“Barbie” was an enchanting cinematic experience, weaving together elements of music, humour, and a profound message. Transforming the beloved Barbie and Ken dolls into animated characters endowed with human traits, the film unfolds a joyous celebration until the disruptive notion of ‘death’ intrudes upon their magical world. A captivating exploration of self-discovery and personal growth ensues as individuals from various walks of life, encompassing genders, generations, and roles, undergo a thorough introspective journey to unearth their ‘true selves.’
In many ways, the movie evokes reflections reminiscent of Yom Kippur, the sacred Jewish Holy Day dedicated to contemplating life’s tribulations. Barbie’s narrative delves into the universal human condition, similar to the ritualized Yom Kippur service, which prompts contemplation on personal missteps and the mending of fences. The film is a powerful reminder to self-reflect and consider if we’ve strayed from our values or hurt others.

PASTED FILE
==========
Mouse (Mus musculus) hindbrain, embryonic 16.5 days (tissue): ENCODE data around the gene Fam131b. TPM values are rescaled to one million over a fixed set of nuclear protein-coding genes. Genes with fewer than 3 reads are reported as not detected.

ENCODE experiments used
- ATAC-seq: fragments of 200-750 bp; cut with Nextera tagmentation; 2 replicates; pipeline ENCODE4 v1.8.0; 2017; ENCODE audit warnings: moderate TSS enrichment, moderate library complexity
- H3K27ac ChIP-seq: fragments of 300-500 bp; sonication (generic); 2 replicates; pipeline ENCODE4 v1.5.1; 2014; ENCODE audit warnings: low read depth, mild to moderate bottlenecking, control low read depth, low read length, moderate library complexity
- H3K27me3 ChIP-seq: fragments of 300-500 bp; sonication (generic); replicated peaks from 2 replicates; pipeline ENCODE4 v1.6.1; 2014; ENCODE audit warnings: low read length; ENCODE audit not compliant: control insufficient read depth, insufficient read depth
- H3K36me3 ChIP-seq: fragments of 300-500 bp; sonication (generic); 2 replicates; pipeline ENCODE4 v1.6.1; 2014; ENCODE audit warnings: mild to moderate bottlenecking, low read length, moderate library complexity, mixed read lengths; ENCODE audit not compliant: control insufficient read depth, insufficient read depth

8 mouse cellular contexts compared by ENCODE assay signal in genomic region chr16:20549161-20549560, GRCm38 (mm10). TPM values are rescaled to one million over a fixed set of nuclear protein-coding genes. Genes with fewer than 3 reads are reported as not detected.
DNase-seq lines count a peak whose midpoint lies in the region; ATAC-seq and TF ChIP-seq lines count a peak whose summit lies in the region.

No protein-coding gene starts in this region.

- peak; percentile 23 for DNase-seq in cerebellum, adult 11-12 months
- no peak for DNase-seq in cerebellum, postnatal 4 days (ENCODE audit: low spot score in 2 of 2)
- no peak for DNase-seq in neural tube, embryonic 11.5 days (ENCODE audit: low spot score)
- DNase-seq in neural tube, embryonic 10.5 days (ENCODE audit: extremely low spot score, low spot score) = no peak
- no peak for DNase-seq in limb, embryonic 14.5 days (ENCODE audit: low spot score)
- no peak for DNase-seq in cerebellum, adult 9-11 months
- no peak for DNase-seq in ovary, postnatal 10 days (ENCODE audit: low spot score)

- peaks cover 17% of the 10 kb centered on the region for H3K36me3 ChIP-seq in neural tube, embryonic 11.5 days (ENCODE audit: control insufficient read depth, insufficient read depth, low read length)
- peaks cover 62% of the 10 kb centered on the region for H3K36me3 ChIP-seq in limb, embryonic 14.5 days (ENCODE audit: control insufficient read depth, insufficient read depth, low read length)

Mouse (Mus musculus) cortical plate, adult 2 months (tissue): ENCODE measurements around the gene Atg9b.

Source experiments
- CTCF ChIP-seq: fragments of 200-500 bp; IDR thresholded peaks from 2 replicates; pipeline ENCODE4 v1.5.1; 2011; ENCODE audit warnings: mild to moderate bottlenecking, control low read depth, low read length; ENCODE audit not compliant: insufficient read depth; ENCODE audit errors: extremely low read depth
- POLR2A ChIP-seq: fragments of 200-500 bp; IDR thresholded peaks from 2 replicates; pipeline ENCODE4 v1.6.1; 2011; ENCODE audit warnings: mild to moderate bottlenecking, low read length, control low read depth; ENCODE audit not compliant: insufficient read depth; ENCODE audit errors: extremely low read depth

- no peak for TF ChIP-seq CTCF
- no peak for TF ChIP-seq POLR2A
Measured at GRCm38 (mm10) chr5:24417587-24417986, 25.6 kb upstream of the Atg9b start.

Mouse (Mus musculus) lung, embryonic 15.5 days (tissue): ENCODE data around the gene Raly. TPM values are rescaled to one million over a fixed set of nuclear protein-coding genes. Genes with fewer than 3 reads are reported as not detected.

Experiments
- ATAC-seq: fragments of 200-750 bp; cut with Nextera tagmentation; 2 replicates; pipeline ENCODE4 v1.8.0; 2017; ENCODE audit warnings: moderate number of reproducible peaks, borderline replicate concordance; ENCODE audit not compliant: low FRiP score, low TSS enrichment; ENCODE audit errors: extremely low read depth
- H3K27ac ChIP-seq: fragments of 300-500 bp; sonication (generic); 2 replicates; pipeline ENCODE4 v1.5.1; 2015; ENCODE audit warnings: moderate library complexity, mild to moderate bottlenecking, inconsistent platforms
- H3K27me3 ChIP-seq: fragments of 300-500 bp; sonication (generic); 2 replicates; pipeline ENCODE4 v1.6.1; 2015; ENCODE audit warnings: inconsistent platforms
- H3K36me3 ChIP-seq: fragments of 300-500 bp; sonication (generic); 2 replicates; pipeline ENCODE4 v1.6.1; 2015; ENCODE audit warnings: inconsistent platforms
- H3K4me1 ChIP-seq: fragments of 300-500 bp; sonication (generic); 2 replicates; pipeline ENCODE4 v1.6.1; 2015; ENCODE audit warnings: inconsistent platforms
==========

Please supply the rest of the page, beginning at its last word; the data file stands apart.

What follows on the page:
Like the midnight Selichot services before Yom Kippur, the film’s exploration connects with communal ideas. These gatherings, often featuring public concerts, mirror a collective effort for self-improvement. I experienced this firsthand at a concert in Beit Avichai, Jerusalem, where communal spirit and personal reflection came together.
At its core, the movie echoes the timeless message embedded in our tradition: the constant potential for human growth and improvement. The concept of ‘teshuvah,’ or returning to one’s pure soul, is a testament to our inherent capacity for development. Just as the High Holidays stress, the film emphasizes that, like Barbie and Ken’s evolving story, we all can grow personally and together, discovering moments of peace and connection in a fast-paced world.